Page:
Next Epstein attacks the current Supreme Court doctrine of "the plausibility test." If legislation disturbing economic liberties has some stated end that seems plausible, then the court lets the legislation be. Epstein rejects this doctrine of judicial restraint: "It turns out that Scalia's position, already stated even more forcefully by the Supreme Court itself, completely abandons the idea that serious intellectual discussion can yield right and wrong answers on matters of political organization and constitutional interpretation. Courts simply give up before they try… Anything legislatures do is as good as anything else they might have done; we cannot decide what is right or wrong, so it is up to Congress and the states to determine the limitations of their own power&emdash;which, of course, totally subverts the original constitutional arrangement of limited government."

What are the costs of allowing legislatures full license to interfere with private property and contracts? Epstein gives this warning: "The moment courts allow all private rights to become unstable and subject to collective (legislative) determination, all of the general productive activities of society will have to take on a new form. People will no longer be able to plan private arrangements secure in the knowledge of their social protection. Instead, they will take the same attitude toward domestic investment that they take toward foreign investment. Assuming that their enterprise will be confiscated within a certain number of years, domestic investors will make only those investments with a high rate of return and short payout period, so that when they see confiscation coming, they will be able to run…[G]iven our record of price controls and selective industry regulation, it is clear that the once great protections we once enjoyed have been compromised…

"Our guiding principle should derive from our Lockean tradition [after the writings of John Locke]- a tradition that speaks about justice and natural rights, a tradition that understands the importance of the autonomy of the person, and respects it in religion, in speech, and in ordinary day-to-day affairs."

In reaching for this ideal, Epstein says, we cannot forget that the New Deal happened, but we can move gradually toward reaffirming Constitutional protections of property and contract. Two types of errors may be made by the Court and, Epstein argues Scalia has focused on only one. Errors of commission (called type I) and errors of omission (called type II) may be made in judicial decisions. A type I error would be one where judicial activism establishes some economic right where none is specified in the Constitution. A type II error occurs when the courts do not act to protect an economic right clearly protected in the Constitution. Epstein concludes: "What Scalia has, in effect, argued for is to minimize type I error. We run our system by being most afraid of intervention where it is not appropriate. My view is that we should minimize both types of error."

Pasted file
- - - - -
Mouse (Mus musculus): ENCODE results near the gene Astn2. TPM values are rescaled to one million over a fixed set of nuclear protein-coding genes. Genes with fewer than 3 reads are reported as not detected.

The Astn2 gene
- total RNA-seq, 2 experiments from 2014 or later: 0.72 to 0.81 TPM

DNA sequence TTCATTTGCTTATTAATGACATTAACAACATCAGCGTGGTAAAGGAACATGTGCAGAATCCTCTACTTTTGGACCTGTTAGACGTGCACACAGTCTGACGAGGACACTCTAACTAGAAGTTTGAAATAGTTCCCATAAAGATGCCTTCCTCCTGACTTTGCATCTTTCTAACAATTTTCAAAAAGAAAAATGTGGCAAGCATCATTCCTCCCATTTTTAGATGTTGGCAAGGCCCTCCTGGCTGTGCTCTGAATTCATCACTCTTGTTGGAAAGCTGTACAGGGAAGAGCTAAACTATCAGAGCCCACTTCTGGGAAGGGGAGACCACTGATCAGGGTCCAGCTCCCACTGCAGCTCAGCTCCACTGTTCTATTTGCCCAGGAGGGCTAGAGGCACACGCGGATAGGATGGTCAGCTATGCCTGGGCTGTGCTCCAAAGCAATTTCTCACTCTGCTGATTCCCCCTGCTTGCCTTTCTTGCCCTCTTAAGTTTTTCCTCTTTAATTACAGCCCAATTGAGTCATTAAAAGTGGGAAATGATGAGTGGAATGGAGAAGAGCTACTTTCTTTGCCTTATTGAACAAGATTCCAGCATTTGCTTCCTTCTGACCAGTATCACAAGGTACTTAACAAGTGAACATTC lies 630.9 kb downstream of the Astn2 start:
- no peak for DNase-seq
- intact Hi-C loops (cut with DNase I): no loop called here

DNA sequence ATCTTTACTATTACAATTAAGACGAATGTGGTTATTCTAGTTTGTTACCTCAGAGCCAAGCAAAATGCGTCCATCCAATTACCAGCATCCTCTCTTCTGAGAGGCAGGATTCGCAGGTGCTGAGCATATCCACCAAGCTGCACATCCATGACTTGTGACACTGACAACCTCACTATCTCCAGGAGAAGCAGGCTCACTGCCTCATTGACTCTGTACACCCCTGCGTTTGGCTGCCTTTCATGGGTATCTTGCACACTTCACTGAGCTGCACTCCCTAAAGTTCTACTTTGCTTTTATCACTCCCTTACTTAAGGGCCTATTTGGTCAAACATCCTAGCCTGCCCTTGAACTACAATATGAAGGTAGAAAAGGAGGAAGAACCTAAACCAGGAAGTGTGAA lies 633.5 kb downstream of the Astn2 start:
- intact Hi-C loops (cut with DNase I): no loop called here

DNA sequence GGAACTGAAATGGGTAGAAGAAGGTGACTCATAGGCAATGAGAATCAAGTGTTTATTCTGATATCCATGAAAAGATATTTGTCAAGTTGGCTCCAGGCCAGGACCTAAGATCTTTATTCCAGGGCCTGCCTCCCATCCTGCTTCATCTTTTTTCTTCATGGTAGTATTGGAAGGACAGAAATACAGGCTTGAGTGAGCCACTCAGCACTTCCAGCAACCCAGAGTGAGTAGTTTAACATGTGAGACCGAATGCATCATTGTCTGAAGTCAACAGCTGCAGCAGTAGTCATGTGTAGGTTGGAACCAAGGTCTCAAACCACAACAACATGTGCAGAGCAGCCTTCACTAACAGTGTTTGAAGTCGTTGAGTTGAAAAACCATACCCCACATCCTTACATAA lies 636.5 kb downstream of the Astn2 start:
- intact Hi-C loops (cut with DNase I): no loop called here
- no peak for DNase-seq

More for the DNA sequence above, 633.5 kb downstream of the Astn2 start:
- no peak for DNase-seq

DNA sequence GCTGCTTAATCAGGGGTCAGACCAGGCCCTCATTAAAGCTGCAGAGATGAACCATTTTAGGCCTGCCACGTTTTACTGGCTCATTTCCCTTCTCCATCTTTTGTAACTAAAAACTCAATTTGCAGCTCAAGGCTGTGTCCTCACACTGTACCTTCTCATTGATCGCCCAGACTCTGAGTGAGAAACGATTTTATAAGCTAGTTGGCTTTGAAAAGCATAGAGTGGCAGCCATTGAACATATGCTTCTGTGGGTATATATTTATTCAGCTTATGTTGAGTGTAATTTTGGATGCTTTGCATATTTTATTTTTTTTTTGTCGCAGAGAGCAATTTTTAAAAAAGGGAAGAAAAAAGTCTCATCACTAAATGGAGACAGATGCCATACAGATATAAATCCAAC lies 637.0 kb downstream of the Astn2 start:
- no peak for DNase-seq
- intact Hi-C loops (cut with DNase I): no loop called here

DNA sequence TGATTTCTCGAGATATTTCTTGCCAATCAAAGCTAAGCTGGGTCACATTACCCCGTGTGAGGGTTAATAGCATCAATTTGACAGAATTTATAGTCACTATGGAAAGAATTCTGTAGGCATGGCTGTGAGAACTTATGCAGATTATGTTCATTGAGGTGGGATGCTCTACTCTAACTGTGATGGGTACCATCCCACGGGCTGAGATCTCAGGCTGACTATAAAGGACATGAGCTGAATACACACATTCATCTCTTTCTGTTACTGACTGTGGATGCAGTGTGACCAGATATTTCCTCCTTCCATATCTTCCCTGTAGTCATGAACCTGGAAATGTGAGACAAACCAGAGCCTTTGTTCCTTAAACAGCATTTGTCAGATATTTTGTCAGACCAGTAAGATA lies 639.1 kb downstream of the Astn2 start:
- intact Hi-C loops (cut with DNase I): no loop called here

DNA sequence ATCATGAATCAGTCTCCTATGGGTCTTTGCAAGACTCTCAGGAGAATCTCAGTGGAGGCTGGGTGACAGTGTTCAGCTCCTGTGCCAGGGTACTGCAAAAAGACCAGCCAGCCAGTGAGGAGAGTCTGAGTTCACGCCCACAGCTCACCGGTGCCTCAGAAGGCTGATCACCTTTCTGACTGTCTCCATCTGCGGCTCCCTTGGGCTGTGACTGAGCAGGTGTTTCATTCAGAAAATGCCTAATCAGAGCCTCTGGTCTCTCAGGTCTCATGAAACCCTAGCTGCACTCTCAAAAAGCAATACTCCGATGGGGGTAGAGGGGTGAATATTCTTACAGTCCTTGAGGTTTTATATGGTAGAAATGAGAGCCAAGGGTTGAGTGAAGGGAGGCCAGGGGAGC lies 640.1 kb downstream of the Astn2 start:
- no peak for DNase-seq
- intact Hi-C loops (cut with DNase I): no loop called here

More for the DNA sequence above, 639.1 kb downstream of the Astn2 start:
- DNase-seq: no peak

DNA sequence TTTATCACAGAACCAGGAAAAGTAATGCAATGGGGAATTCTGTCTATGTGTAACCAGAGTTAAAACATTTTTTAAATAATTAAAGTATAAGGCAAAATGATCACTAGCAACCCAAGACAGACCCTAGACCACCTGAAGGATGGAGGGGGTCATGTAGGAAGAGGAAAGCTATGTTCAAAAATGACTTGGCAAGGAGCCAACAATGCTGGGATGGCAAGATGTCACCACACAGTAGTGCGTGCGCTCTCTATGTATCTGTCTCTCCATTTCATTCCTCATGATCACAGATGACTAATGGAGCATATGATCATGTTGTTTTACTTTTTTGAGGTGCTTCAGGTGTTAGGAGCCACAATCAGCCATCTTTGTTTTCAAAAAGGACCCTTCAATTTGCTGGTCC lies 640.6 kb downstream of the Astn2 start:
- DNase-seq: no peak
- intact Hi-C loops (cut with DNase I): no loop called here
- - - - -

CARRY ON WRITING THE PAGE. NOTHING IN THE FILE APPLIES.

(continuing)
Decisions can be wrong, and no one- not Senator nor Congressman nor Supreme Court Justice- can be sure to escape error. But the Constitution was designed to prevent a systematic kind of error that follows from the accumulation of political power (see "Power and Liberty" by Bernard Bailyn, in the February issue of Econ '87). The framers deeply distrusted the centralized political power they had created in the new federal government. To guard against the growth of this power they wrote a Constitution and charged a Supreme Court to defend it. Fear of error, Richard Epstein believes, is insufficient reason not to enforce economic liberties; the Supreme Court, he says, must take these "constitutional protections of economic liberties at their face value."

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Available from the Cato Institute...

• Scalia v. Epstein: Two Views on Judicial Activism by Supreme Court Justice Antonin Scalia and Professor Richard Epstein. These articles are edited versions of the authors' remarks delivered at the Cato Institute's conference "Economic Liberties and the Judiciary" on October 26, 1984. Justice Scalia and Professor Epstein spar over the wisdom of granting explicit constitutional protection to economic liberties. (1985/16pp. $1.00)

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Gregory F. Rehmke